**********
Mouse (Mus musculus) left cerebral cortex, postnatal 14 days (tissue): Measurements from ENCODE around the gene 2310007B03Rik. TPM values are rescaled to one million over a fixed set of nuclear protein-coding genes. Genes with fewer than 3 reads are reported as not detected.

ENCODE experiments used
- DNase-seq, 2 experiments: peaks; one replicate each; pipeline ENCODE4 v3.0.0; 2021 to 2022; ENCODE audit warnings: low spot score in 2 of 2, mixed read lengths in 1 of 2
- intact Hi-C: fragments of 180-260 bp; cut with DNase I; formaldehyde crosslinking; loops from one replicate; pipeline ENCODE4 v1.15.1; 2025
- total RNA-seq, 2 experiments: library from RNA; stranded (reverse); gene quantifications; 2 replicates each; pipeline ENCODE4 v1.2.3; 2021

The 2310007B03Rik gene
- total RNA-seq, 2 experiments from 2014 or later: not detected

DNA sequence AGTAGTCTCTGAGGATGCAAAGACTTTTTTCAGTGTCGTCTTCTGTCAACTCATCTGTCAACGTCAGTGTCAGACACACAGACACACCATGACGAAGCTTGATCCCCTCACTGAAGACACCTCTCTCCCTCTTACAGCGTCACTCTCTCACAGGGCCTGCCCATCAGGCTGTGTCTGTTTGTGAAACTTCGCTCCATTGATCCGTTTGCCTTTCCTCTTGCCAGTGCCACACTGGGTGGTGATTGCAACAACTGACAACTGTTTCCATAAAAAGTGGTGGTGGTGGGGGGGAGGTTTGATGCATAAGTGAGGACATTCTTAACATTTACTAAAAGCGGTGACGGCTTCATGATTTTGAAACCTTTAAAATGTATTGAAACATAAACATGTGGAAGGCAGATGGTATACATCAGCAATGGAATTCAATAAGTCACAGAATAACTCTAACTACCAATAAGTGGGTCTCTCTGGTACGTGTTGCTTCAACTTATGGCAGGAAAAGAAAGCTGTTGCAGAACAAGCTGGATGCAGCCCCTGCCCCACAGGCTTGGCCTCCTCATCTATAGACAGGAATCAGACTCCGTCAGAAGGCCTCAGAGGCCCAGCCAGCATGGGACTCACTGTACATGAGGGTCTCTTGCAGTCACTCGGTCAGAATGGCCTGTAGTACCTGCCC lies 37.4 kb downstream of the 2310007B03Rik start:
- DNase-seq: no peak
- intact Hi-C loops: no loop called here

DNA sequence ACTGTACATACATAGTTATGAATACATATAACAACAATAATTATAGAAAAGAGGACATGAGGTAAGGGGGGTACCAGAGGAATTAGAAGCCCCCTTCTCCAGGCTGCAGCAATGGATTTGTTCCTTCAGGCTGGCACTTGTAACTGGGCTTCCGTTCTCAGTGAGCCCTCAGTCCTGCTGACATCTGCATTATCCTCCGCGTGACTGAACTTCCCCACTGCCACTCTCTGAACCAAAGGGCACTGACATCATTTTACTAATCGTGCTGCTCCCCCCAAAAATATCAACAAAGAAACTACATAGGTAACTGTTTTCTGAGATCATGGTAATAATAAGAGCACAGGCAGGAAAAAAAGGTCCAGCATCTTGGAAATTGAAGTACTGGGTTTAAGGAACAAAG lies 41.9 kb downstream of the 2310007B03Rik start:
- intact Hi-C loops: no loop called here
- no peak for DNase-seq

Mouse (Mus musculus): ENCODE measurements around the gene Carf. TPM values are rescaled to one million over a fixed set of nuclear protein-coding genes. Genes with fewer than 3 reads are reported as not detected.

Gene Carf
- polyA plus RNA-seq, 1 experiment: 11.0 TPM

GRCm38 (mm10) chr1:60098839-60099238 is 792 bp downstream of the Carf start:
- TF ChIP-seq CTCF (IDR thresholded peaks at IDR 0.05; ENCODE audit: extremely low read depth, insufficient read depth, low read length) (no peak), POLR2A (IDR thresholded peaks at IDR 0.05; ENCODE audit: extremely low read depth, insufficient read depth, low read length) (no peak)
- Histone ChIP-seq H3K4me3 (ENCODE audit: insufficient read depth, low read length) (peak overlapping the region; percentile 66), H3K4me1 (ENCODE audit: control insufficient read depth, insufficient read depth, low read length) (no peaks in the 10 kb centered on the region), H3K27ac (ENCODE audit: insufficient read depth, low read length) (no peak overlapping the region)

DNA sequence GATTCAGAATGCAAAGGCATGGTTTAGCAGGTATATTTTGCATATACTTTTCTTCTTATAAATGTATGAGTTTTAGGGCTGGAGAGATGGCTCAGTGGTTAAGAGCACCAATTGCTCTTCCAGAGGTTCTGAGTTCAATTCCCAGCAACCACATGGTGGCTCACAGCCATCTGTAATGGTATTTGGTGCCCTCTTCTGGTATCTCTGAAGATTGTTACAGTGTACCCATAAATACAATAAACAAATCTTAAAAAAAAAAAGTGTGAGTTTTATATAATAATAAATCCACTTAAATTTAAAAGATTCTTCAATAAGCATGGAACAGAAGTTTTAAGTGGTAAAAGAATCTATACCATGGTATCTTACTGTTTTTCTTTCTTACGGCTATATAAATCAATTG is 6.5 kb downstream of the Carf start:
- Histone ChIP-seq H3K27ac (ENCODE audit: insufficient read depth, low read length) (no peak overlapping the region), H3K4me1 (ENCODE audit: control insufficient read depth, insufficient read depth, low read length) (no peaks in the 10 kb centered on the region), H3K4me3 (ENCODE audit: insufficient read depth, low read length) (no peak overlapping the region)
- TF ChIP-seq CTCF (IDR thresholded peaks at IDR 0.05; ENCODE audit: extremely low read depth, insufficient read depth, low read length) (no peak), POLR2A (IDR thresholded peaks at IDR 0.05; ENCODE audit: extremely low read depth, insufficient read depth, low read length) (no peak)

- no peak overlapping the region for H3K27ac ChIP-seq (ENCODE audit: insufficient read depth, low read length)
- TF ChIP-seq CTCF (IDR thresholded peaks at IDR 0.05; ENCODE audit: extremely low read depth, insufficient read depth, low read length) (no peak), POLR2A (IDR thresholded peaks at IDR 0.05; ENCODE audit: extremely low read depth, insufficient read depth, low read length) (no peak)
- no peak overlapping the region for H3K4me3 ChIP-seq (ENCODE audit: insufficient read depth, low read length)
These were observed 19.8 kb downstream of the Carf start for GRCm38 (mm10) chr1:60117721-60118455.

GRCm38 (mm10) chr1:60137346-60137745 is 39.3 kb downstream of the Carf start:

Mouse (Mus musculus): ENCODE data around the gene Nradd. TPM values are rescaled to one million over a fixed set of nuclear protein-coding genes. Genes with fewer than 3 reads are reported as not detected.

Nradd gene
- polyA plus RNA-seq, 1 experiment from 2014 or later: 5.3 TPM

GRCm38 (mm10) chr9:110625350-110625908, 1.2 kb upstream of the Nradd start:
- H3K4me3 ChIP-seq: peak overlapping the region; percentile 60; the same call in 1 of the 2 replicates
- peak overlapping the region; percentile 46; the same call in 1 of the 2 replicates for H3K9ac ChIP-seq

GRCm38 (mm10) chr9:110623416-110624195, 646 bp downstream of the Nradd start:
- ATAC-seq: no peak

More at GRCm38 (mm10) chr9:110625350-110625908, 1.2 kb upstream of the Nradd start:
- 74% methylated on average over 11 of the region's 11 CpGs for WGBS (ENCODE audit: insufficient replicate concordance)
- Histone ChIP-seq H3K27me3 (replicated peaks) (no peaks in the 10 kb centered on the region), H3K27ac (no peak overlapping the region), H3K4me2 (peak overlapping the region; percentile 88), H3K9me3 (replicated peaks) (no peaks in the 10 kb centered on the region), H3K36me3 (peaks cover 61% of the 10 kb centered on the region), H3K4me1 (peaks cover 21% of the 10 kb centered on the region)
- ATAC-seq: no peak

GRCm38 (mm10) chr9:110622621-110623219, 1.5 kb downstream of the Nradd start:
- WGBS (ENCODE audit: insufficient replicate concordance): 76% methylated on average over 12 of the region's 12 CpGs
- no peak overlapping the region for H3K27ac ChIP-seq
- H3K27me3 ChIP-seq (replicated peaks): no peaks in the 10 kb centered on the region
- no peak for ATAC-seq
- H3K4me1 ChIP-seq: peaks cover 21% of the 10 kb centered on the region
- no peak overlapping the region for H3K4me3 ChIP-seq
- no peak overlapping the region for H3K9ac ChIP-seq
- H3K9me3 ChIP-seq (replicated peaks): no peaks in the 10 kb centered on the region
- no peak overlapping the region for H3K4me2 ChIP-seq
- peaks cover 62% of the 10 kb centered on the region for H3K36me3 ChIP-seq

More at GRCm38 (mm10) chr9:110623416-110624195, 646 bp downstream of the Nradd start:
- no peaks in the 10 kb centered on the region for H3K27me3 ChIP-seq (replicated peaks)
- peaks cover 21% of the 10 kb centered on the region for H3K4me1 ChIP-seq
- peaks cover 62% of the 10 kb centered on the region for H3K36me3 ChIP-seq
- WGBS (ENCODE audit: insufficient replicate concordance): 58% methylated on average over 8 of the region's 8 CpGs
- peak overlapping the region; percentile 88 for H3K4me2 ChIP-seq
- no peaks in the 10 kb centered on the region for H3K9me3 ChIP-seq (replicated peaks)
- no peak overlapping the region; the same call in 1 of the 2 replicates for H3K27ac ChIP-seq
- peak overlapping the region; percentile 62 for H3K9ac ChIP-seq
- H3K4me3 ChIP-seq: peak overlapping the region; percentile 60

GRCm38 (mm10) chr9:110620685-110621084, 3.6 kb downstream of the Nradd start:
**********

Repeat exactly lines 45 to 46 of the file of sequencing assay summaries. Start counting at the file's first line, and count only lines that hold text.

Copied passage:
- H3K4me1 ChIP-seq: peaks cover 21% of the 10 kb centered on the region
- no peak overlapping the region for H3K4me3 ChIP-seq